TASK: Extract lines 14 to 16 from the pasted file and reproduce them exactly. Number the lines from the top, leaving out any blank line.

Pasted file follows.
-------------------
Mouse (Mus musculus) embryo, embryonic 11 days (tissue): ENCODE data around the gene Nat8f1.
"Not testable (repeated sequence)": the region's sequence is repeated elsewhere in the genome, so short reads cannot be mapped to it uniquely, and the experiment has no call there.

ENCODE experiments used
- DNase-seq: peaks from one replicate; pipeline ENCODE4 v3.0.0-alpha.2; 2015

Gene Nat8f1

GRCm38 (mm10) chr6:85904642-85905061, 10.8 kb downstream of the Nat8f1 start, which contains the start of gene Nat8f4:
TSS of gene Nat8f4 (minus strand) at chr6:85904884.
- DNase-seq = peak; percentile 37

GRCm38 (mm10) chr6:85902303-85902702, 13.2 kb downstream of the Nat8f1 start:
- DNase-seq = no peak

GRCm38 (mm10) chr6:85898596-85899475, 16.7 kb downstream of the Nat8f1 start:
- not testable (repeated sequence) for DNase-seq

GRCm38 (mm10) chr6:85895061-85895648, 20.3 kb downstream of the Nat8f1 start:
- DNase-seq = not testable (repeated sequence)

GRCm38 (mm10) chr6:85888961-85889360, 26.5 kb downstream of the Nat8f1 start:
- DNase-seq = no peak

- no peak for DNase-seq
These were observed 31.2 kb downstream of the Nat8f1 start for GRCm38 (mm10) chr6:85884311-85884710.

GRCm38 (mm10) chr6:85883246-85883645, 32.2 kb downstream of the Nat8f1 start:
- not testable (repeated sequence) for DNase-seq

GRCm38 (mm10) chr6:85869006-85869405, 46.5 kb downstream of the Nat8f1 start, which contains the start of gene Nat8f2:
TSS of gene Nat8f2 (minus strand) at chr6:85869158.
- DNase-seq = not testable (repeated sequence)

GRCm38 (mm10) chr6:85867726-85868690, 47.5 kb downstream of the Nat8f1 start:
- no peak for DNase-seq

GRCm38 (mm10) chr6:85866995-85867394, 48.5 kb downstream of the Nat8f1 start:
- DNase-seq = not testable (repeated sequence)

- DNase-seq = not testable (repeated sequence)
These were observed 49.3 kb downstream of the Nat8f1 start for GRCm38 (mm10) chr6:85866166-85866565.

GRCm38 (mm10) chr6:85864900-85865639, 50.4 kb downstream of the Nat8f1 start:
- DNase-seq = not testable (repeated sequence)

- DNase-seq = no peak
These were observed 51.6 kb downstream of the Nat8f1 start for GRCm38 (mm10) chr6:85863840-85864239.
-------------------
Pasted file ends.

- DNase-seq = not testable (repeated sequence)

GRCm38 (mm10) chr6:85888961-85889360, 26.5 kb downstream of the Nat8f1 start:
- DNase-seq = no peak